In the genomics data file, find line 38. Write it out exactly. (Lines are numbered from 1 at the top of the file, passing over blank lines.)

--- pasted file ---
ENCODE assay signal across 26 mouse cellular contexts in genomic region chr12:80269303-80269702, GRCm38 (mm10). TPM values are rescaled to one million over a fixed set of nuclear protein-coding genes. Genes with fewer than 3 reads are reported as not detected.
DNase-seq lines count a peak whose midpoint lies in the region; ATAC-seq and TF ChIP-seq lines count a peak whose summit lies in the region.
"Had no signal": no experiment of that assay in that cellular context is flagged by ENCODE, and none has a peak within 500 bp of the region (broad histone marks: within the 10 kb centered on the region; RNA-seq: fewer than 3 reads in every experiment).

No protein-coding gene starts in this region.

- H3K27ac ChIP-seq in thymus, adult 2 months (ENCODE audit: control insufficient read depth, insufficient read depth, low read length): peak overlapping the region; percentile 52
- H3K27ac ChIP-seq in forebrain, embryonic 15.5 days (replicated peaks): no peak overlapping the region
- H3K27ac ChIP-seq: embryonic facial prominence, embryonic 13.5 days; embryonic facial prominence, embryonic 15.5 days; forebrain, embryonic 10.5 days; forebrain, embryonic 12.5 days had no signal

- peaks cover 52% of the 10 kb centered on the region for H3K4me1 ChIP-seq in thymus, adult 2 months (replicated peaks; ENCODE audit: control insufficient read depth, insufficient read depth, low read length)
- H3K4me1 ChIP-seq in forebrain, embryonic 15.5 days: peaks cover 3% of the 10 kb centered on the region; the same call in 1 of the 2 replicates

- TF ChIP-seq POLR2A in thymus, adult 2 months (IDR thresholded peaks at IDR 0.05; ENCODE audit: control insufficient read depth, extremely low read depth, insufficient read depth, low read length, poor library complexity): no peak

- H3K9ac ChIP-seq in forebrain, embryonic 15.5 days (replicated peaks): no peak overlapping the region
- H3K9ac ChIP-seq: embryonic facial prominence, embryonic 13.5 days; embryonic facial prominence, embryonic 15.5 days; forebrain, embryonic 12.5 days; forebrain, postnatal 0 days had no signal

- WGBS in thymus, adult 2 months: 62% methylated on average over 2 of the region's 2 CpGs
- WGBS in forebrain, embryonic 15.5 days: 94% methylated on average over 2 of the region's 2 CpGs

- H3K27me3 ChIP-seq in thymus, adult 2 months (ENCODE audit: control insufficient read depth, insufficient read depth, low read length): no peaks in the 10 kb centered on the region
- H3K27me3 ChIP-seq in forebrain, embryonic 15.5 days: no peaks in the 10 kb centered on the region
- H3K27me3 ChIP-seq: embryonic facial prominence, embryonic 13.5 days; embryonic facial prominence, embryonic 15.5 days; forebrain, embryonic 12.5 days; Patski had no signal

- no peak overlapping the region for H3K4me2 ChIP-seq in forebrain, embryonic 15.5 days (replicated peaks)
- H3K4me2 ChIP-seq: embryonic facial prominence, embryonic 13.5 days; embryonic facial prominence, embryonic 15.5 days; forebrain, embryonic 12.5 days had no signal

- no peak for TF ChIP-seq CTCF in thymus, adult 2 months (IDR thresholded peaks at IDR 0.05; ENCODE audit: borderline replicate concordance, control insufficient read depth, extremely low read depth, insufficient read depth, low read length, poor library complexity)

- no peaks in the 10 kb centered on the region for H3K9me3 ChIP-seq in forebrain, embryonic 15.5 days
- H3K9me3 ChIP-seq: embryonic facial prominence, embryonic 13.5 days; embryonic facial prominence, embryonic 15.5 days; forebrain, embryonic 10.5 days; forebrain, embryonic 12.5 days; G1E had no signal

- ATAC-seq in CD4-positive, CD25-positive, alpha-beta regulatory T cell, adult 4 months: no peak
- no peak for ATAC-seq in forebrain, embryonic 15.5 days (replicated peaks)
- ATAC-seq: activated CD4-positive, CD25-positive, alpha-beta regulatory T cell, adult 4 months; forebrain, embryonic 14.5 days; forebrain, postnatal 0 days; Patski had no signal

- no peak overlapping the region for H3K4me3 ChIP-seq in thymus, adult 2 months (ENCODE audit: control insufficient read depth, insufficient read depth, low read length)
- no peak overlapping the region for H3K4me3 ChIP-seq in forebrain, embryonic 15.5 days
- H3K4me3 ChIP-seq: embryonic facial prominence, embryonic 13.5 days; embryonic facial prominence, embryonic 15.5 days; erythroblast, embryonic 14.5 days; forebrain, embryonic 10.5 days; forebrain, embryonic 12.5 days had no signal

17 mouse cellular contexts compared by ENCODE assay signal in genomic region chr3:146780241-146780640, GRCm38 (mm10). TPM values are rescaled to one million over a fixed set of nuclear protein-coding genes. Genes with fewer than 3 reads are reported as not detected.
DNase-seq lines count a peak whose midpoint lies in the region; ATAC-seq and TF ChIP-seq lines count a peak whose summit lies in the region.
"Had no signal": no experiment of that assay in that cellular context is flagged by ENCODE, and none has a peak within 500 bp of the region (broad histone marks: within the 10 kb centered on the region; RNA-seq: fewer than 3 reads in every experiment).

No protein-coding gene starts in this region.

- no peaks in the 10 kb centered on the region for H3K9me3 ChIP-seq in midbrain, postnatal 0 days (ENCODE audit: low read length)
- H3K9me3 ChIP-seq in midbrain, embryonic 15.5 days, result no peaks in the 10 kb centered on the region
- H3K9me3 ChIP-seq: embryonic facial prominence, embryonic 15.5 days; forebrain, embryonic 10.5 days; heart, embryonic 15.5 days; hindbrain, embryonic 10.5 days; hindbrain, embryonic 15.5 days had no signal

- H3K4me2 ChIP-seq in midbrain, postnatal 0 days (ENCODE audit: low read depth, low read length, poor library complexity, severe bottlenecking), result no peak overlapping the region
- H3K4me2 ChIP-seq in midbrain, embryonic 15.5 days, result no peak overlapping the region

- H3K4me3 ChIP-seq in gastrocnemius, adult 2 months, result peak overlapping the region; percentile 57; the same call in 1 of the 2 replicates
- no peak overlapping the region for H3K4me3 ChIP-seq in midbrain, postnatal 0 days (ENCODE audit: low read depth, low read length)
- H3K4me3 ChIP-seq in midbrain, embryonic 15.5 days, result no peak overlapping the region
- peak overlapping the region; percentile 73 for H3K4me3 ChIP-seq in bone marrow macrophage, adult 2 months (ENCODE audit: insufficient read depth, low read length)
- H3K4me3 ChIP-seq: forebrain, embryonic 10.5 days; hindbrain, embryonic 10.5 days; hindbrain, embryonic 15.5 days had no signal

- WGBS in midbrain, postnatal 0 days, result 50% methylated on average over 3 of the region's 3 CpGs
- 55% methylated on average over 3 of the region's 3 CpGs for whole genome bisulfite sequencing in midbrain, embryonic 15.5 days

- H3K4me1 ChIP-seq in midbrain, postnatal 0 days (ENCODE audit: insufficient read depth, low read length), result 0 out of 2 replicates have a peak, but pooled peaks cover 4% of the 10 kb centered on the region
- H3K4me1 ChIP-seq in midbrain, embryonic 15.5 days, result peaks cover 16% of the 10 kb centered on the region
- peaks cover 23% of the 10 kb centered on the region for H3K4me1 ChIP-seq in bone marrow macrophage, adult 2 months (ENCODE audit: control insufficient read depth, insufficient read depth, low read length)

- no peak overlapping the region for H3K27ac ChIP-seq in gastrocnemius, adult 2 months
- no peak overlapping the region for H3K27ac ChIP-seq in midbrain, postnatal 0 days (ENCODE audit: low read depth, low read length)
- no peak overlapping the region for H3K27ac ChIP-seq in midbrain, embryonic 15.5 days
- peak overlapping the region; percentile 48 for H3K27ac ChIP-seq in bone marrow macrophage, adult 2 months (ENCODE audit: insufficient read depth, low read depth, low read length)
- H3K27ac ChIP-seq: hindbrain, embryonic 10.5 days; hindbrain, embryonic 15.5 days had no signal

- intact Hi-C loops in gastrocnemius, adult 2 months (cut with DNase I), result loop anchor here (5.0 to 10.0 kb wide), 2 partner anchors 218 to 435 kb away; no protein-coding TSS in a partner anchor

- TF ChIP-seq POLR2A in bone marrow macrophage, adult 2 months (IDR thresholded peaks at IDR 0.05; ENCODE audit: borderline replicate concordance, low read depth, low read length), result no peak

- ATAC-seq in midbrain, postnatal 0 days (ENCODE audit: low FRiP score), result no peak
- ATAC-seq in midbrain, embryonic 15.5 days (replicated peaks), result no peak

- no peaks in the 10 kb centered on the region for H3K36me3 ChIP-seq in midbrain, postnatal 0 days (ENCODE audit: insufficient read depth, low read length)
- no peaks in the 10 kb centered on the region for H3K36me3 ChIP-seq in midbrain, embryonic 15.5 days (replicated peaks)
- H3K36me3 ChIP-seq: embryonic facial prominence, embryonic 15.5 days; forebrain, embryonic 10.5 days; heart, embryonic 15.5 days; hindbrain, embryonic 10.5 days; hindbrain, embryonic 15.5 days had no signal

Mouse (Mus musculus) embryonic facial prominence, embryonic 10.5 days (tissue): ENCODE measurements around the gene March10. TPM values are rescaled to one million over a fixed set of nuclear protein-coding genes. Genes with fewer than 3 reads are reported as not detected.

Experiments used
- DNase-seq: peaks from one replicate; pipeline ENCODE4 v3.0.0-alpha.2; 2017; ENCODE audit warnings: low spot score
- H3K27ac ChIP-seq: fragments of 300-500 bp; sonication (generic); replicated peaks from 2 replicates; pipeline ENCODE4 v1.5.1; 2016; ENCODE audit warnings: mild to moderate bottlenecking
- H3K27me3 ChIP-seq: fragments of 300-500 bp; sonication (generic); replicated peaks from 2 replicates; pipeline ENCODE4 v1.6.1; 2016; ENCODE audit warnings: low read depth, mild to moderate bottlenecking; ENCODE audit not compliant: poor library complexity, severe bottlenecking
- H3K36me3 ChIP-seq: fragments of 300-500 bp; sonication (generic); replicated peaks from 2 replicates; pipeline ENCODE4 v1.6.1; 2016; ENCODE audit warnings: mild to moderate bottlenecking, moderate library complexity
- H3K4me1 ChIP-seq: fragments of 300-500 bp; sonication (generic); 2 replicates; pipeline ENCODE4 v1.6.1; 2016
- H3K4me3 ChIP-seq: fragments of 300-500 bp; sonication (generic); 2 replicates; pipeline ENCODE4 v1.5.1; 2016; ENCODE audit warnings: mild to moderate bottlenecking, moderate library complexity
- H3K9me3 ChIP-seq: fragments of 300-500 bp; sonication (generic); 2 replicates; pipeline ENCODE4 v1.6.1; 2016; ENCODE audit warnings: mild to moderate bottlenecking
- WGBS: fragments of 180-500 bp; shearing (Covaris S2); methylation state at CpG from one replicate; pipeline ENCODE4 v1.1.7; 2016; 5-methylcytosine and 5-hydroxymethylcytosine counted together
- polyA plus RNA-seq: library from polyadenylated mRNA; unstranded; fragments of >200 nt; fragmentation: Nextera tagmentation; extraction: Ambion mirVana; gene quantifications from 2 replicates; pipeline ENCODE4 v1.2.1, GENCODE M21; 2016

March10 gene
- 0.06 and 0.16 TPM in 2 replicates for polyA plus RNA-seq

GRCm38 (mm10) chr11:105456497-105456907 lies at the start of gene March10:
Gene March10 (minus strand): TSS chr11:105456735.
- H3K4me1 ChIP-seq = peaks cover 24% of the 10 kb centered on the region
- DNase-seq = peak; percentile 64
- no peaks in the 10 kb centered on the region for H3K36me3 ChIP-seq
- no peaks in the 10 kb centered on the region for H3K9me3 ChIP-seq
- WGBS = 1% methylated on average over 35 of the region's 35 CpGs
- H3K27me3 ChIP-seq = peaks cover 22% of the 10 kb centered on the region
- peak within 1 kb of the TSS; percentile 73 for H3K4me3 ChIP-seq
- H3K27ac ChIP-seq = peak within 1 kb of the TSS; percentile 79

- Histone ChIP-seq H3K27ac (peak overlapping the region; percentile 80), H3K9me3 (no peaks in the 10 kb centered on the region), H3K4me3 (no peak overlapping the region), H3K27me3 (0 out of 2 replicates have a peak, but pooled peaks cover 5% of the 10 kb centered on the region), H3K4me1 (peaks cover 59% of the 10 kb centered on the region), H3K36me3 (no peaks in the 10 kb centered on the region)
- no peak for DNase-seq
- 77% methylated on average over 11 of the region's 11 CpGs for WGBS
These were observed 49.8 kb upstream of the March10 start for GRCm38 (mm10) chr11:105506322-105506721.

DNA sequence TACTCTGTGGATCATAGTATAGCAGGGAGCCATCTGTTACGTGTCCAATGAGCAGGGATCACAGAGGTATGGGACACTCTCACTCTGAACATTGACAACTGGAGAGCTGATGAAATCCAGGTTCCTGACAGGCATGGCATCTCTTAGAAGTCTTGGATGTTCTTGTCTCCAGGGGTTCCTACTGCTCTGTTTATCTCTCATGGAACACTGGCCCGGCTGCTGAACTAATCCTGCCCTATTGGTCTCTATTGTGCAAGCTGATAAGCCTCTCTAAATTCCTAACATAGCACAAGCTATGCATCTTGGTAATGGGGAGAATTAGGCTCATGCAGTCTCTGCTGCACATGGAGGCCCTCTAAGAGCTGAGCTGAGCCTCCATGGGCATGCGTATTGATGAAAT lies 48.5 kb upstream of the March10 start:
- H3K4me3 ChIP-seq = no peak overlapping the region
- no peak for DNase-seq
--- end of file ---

- H3K4me3 ChIP-seq in gastrocnemius, adult 2 months, result peak overlapping the region; percentile 57; the same call in 1 of the 2 replicates